Roy (Woody Harrelson) and Jessie (Emily Mortimer) are an odd pairing. Roy is a geeky but merry hardware store owner who goes to church and loves old trains. Jessie is a photographer who is edgier and far more reserved than her happy-go-lucky husband. Jessie has left behind a bad girl past and settled down with nice guy Roy, but restlessness is still in her blood. The two have just finished a two week volunteer stint in China with Roy’s church group, and they decide to postpone the end of their journey by returning via the Transsiberian railroad, which winds through the heart of Russian’s frozen tundra.
Along the way the couple meets a pair of young travelers whom they befriend. All seems like a great adventure until Roy fails to reboard at one of the train stops, and events take a darker turn, quickly spiraling out of control. The train, which was initially a place of laughter and warmth, morphs into a place of danger, alien and strange. The traveling companions offer to help locate Roy, but it’s soon apparent that their motives may be less then pure. A moment of temptation leads to poor judgment on Jessie’s part, and what follows involves murder, mobsters, corruption and deceit.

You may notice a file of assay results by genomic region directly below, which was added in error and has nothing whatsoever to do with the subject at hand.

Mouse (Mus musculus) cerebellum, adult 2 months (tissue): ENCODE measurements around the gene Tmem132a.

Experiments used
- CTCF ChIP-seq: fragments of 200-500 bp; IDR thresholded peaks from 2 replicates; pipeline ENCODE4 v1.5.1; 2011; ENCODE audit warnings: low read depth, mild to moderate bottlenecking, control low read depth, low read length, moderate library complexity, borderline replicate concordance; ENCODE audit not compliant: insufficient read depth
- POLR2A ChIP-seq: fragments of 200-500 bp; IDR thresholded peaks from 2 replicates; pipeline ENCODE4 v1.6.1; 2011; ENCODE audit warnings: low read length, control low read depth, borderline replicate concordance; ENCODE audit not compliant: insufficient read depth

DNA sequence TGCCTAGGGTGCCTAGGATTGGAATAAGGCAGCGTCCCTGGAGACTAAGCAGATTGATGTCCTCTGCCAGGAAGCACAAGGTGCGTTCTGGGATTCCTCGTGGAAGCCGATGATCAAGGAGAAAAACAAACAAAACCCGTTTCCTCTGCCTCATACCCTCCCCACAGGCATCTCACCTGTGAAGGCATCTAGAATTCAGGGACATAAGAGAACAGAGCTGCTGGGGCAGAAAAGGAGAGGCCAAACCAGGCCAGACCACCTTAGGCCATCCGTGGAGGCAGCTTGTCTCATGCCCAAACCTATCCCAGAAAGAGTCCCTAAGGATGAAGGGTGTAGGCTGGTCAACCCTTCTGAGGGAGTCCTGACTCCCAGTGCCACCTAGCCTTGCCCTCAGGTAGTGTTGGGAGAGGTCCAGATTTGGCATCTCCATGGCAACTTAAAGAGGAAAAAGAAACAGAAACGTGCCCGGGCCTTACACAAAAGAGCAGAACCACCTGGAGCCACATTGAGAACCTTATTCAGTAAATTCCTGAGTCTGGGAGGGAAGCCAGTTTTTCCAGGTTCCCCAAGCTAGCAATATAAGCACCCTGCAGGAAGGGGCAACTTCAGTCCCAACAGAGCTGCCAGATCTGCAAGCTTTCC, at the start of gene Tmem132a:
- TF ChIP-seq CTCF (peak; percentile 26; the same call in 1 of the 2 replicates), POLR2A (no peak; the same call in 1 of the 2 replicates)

Director Brad Anderson (“The Machinist,” “Next Stop Wonderland”) is a great hand at atmosphere, and he works it to his advantage. With the slightest of shifts, he transforms the train from comfort to claustrophobia and the landscape from exquisite beauty to formidable enemy. His settings are so impressive and dynamic that they virtually become characters in their own right. Mortimer delivers as a mentally disintegrating wife, but it’s Harrelson who provides the most fun, playing against type as the down-home Roy. While not the most original of thrillers, “Transsiberian” nevertheless provides enough unexpected twists and turns to make for a pleasant ride.